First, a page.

​Emerging priorities in the food security and agriculture sectors

In an interview, Huw Pohlner from Aither discussed the importance of a global water management dialogue in considering the emerging priorities of the food security and agricultural sectors. In the Asia Pacific, up to 85% of the water supply is used for food production. While water management has been focused on breaking down the silos, the water sector is still not well aligned with the food security agenda. Huw pointed out that often, only a water supply-side perspective is considered when speaking about food security, despite water quality also being an important aspect.

While food, water, and agriculture are intimately linked, they do not always share the same global and local agendas. This means that the water sector, in particular, is not well-informed of the global agriculture-food agenda, despite water playing a significant role in ensuring food security.

It is important for people within the water sector to understand the key emerging priorities in the food security and agriculture sectors and vice versa. The synergies between the sectors represent a huge opportunity in terms of developing and implementing sustainable practices.

“I think that agriculture and energy are key as the dominant users of water in most countries, particularly agriculture in most developing countries. There has to be a consistent constant dialogue between agricultural policymakers and users of water and those that are deciding how water is allocated and managed. I think without that conversation, it’s going to be very difficult to see sustainable solutions developed.” Huw Pohlner, Aither

Priorities emerging from the food security community

“In China, water resources per hectare of cultivated land are just two-thirds of the world average level, while water resources are also geographically imbalanced, with North China having 60 per cent of cultivated land but only 20 per cent of water resources,” according to a report into agricultural perspectives in the Asia-Pacific.

“Underground water has been heavily relied on, which has resulted in a severe decline in water levels while the efficiency of irrigation is also low. Industrialisation and over-fertilisation have also heavily polluted water sources. … Likewise in India, the water table has been depleted due to excess consumption for food production. The agricultural sector, which currently accounts for 80 per cent of India’s water consumption by way of irrigation, is highly inefficient in its water usage pattern, and yet 65 per cent of cultivable land has no irrigation facilities. According to IFC estimates, India is likely to have a 50 per cent water deficit by the year 2030.” Ping Chew and Marc Soccio, RaboResearch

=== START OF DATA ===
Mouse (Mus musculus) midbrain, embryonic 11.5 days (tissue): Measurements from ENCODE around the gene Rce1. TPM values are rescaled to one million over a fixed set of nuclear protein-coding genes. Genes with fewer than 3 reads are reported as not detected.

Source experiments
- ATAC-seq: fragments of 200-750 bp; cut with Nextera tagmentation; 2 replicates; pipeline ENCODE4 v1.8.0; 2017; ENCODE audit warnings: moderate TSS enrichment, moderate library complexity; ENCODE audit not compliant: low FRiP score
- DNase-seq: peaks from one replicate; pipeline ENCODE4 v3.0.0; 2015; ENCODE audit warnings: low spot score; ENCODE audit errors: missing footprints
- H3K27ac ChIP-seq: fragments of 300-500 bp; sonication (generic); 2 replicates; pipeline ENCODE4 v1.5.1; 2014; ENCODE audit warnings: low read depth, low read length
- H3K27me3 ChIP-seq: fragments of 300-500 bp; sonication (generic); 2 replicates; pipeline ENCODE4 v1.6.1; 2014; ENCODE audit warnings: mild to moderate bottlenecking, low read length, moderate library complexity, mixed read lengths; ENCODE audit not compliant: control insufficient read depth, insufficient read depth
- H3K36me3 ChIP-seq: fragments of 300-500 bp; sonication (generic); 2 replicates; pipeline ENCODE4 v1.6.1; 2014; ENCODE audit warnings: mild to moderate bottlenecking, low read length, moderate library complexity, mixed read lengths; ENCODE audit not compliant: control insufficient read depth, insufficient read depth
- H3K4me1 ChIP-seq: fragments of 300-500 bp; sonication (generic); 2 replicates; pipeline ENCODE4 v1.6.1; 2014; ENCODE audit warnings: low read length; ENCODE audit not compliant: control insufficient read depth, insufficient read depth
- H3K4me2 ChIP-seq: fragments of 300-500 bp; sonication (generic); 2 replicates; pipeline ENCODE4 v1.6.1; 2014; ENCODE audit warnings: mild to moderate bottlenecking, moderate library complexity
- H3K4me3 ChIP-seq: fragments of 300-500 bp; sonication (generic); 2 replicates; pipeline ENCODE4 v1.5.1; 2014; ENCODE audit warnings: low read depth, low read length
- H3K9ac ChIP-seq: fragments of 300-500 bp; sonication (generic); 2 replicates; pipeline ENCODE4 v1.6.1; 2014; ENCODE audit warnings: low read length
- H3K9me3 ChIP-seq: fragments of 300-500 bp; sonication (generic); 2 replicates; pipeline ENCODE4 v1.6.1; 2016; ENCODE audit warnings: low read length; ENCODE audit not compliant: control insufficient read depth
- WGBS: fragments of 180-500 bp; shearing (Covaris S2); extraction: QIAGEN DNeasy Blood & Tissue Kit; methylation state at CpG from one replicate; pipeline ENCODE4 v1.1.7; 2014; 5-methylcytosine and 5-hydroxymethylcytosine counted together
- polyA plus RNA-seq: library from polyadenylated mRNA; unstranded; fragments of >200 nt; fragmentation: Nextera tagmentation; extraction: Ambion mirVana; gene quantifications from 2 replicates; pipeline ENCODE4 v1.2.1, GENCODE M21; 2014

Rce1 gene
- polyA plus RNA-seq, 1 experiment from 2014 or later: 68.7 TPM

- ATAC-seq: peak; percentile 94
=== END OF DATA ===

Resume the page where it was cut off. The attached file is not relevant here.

To ensure food security, stakeholders must meet the demand for food without sacrificing water resources for the future, potentially by improving efficiency in production and optimizing trade. Safety nets, both socially and food-based, need to be put in place for vulnerable populations. The immediate problem of food security must be addressed through providing food for those who do not have it and at the same time long term risk management needs to be underway as well, especially given the link between food, water, and health.

Beyond having enough water to grow, process, and maintain food supplies, countries which rely on agriculture as part of their economy need to be concerned with water quality and food quality, as it can directly impact their financial wellbeing.

“The link between food quality and human health in China has gone from being not much of an issue at all 15 years ago to now… they have real concerns around the existence of heavy metals in food and, for example, what’s in that fish,” said Pohlner. “The people’s responses to what they might perceive as risks around human health in relation to food, water and air are very, very rapid and have massive consequences for the producers of food, for government actors, and for general society in these countries.”

Background reading

The FAO has two reports which look at land and water issues through the lens of food security, providing a good starting point for looking at the issues around water through the food security perspective. Both reports provide recommendations at the policy level and can be a good starting point for exploring the alignment of the food and water agendas.

The state of the world’s land and water resources for food and agriculture (SOLAW) (2011)
This flagship report analyses a variety of options for overcoming constraints and improving resource management in areas of heightened risk. In each location, a mix of changes in institutional and policy measures will have to be combined with greater access to technologies for better management of land and water resources.

Towards a water and food secure future; critical perspectives for policy-makers (2015)
This paper aims to provide policy-makers with a helpful overview of the technical and economic aspects of water use in agriculture, with particular emphasis on crop and livestock production. Through 2050, in many countries, agriculture will remain an important determinant of economic growth, poverty reduction, and food security, even as, over time, the proportion of agricultural revenue in national gross income declines.

The Food, Energy, Environment, and Water Network, of which Huw is a member, also provides news and resources for those looking to explore further this point of intersection. It is described in an interview with Quentin Grafton, director of the FE2W network.

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